SpaceX Dragon and Falcon 9 Rocket Photobomb Each Other’s Selfies in Space

It’s official: SpaceX’s rockets and spaceships have held a selfie bug in a final frontier.

When SpaceX launched a Dragon load ship to a International Space Station this month, a upholder popped adult in a “selfie” taken by a top theatre of a Falcon 9 rocket that launched a boat into orbit.

“Dragon photobombs theatre 2 before streamer to @Space_Station progressing this month,” SpaceX member wrote in a Twitter post late Monday (June 19). In a photo, a Dragon upholder appears as a apart interloper in an differently lifelike theatre of a Earth and Falcon 9 second theatre engine on Jun 3.

In this photo, SpaceX's Falcon 9 rocket second theatre (upper right) earnings a photobomb preference to a Dragon spacecraft. One of a Dragon's solar arrays is seen deployed in this picture taken by an onboard camera on Jun 3, 2017.
Credit: SpaceX around Twitter

But a print fun doesn’t stop there. The Falcon 9 upholder also done a possess photobomb in a print taken from a Dragon spacecraft. [Launch Photos: SpaceX’s 1st Reused Dragon Spacecraft]

“Stage 2 earnings a favor,” SpaceX tweeted with a image, that shows a Falcon 9 second theatre backlit by a gorgeous blue Earth as seen by a camera on Dragon. One of a space capsule’s solar arrays is also visible.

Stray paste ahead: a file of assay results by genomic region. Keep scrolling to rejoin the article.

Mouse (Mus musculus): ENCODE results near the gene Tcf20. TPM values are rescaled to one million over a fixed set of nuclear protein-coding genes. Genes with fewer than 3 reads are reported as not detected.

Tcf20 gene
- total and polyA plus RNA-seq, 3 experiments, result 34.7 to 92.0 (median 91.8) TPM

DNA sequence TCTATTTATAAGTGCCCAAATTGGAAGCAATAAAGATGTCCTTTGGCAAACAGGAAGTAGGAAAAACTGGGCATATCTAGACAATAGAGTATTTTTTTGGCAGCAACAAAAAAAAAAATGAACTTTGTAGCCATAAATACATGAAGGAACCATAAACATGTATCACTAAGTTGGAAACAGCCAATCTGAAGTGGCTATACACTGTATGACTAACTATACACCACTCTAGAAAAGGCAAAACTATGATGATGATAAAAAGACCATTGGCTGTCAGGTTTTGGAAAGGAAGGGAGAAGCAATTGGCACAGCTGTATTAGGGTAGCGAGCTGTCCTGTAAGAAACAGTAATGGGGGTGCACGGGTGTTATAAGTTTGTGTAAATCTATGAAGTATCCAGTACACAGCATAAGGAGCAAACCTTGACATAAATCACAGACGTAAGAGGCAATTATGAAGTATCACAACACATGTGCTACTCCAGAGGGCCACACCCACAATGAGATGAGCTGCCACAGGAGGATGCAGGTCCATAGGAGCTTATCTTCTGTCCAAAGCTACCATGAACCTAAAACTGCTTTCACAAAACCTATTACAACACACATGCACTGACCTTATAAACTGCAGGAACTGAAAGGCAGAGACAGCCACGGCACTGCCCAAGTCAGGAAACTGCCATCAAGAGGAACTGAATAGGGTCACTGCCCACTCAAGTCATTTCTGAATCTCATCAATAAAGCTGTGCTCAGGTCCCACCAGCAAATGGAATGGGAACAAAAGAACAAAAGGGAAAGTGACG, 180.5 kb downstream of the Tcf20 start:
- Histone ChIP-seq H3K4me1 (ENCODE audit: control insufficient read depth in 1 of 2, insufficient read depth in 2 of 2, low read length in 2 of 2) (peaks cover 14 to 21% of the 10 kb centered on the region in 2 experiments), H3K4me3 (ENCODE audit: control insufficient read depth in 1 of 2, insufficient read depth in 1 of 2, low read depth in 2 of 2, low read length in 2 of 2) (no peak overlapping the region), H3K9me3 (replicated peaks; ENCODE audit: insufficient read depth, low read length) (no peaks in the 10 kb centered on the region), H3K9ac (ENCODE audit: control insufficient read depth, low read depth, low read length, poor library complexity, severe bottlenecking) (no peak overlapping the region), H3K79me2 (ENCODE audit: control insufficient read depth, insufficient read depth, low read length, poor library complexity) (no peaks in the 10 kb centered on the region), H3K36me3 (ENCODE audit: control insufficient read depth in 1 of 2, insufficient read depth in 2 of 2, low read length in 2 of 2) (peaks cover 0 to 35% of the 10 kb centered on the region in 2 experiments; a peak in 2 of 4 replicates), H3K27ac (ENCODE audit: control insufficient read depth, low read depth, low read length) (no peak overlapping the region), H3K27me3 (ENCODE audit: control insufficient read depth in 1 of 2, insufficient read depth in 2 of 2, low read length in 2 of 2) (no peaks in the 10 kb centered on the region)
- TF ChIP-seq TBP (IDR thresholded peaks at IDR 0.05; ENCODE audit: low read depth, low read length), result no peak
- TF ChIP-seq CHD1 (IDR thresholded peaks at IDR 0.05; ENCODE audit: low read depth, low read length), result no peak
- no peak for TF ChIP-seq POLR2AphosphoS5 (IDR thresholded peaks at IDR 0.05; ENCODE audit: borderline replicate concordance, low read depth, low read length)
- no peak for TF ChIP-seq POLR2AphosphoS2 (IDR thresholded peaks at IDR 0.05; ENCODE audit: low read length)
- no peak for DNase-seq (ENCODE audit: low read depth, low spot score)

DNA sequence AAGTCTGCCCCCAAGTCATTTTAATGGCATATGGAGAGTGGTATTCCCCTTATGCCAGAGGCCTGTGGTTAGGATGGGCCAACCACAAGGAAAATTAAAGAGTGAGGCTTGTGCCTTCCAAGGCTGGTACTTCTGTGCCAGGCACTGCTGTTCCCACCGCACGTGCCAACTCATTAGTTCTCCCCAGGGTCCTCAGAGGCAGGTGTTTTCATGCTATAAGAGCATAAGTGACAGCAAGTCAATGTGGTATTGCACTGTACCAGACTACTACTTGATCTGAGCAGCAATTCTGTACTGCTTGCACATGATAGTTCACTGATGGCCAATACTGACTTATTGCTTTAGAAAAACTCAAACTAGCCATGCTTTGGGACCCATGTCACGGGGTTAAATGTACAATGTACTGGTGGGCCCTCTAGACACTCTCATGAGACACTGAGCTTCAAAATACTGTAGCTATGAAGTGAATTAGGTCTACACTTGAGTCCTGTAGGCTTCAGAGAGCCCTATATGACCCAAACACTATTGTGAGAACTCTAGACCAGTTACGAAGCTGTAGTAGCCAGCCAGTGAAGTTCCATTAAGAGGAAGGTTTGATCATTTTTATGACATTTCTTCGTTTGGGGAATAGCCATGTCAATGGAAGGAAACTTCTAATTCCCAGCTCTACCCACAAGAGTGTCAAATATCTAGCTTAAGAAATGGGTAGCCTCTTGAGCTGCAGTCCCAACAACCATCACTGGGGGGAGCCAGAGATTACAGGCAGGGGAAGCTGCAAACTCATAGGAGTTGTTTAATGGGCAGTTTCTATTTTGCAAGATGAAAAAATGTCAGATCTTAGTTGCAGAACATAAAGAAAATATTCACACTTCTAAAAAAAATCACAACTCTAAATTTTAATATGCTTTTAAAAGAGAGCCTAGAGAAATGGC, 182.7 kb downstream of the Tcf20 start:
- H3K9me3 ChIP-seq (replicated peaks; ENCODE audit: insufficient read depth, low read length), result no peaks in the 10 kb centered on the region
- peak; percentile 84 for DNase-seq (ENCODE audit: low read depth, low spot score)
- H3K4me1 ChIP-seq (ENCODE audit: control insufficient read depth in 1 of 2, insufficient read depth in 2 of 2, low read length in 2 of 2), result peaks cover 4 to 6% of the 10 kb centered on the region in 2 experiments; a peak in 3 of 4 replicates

The initial theatre of SpaceX’s Falcon 9 rockets can lapse to Earth and land, though a second stages now can't — during least, not yet. Earlier this year, on Mar 30, SpaceX CEO Elon Musk hinted that a association was studying ways to make Falcon 9 totally reusable

SpaceX is posterior reusable rocket record to reduce a costs of spaceflight. The association has already reused one Falcon 9 rocket upholder this year, and has pronounced it hopes to reuse another on Friday (June 23) when SpaceX will launch a Bulgarian communications satellite into circuit from NASA’s Kennedy Space Center in Florida.

In fact, even a Dragon used in a Jun 3 launch was reused. It initial flew to a International Space Station in 2014. After launch, a upholder rendezvoused with a hire to broach about 6,000 lbs. (2,700 kilograms) of uninformed NASA reserve for a orbiting lab’s crew.

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